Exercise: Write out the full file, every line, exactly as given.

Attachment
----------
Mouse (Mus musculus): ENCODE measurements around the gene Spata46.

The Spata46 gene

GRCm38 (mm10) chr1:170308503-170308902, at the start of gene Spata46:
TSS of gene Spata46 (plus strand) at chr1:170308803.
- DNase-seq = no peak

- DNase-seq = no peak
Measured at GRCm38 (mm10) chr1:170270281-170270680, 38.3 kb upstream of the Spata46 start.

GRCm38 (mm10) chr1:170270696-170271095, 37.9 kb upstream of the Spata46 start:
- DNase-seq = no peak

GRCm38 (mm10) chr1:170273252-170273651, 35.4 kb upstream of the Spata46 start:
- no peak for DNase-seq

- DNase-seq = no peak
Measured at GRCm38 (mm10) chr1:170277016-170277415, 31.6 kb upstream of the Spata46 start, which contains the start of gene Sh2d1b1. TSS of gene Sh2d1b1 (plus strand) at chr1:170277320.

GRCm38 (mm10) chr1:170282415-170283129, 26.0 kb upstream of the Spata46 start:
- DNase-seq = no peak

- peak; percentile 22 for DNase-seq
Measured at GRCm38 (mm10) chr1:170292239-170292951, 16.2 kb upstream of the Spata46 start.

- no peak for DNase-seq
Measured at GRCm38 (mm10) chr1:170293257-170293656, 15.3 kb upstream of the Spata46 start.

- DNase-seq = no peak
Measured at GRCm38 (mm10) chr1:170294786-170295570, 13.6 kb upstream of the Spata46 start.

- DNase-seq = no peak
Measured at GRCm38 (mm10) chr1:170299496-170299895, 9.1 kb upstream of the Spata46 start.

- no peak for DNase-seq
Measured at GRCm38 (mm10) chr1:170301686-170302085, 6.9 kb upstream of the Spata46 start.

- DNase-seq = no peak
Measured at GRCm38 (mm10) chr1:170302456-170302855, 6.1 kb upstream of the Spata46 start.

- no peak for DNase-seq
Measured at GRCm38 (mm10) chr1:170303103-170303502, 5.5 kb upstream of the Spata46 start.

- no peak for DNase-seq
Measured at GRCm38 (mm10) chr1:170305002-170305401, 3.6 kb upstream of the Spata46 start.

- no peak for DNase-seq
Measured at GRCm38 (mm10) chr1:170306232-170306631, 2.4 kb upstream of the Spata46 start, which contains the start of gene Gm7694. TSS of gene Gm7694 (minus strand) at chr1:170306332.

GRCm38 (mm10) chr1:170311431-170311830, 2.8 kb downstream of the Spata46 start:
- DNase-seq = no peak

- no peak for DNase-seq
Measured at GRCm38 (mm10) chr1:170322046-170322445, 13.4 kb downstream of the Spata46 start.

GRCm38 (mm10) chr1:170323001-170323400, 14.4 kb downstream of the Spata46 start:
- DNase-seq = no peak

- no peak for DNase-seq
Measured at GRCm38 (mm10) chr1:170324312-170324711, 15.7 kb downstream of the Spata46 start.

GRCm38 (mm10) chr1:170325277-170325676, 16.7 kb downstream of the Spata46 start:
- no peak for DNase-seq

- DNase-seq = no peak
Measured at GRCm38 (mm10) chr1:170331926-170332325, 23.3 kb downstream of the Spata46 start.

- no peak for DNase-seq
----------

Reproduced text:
Mouse (Mus musculus): ENCODE measurements around the gene Spata46.

The Spata46 gene

GRCm38 (mm10) chr1:170308503-170308902, at the start of gene Spata46:
TSS of gene Spata46 (plus strand) at chr1:170308803.
- DNase-seq = no peak

- DNase-seq = no peak
Measured at GRCm38 (mm10) chr1:170270281-170270680, 38.3 kb upstream of the Spata46 start.

GRCm38 (mm10) chr1:170270696-170271095, 37.9 kb upstream of the Spata46 start:
- DNase-seq = no peak

GRCm38 (mm10) chr1:170273252-170273651, 35.4 kb upstream of the Spata46 start:
- no peak for DNase-seq

- DNase-seq = no peak
Measured at GRCm38 (mm10) chr1:170277016-170277415, 31.6 kb upstream of the Spata46 start, which contains the start of gene Sh2d1b1. TSS of gene Sh2d1b1 (plus strand) at chr1:170277320.

GRCm38 (mm10) chr1:170282415-170283129, 26.0 kb upstream of the Spata46 start:
- DNase-seq = no peak

- peak; percentile 22 for DNase-seq
Measured at GRCm38 (mm10) chr1:170292239-170292951, 16.2 kb upstream of the Spata46 start.

- no peak for DNase-seq
Measured at GRCm38 (mm10) chr1:170293257-170293656, 15.3 kb upstream of the Spata46 start.

- DNase-seq = no peak
Measured at GRCm38 (mm10) chr1:170294786-170295570, 13.6 kb upstream of the Spata46 start.

- DNase-seq = no peak
Measured at GRCm38 (mm10) chr1:170299496-170299895, 9.1 kb upstream of the Spata46 start.

- no peak for DNase-seq
Measured at GRCm38 (mm10) chr1:170301686-170302085, 6.9 kb upstream of the Spata46 start.

- DNase-seq = no peak
Measured at GRCm38 (mm10) chr1:170302456-170302855, 6.1 kb upstream of the Spata46 start.

- no peak for DNase-seq
Measured at GRCm38 (mm10) chr1:170303103-170303502, 5.5 kb upstream of the Spata46 start.

- no peak for DNase-seq
Measured at GRCm38 (mm10) chr1:170305002-170305401, 3.6 kb upstream of the Spata46 start.

- no peak for DNase-seq
Measured at GRCm38 (mm10) chr1:170306232-170306631, 2.4 kb upstream of the Spata46 start, which contains the start of gene Gm7694. TSS of gene Gm7694 (minus strand) at chr1:170306332.

GRCm38 (mm10) chr1:170311431-170311830, 2.8 kb downstream of the Spata46 start:
- DNase-seq = no peak

- no peak for DNase-seq
Measured at GRCm38 (mm10) chr1:170322046-170322445, 13.4 kb downstream of the Spata46 start.

GRCm38 (mm10) chr1:170323001-170323400, 14.4 kb downstream of the Spata46 start:
- DNase-seq = no peak

- no peak for DNase-seq
Measured at GRCm38 (mm10) chr1:170324312-170324711, 15.7 kb downstream of the Spata46 start.

GRCm38 (mm10) chr1:170325277-170325676, 16.7 kb downstream of the Spata46 start:
- no peak for DNase-seq

- DNase-seq = no peak
Measured at GRCm38 (mm10) chr1:170331926-170332325, 23.3 kb downstream of the Spata46 start.

- no peak for DNase-seq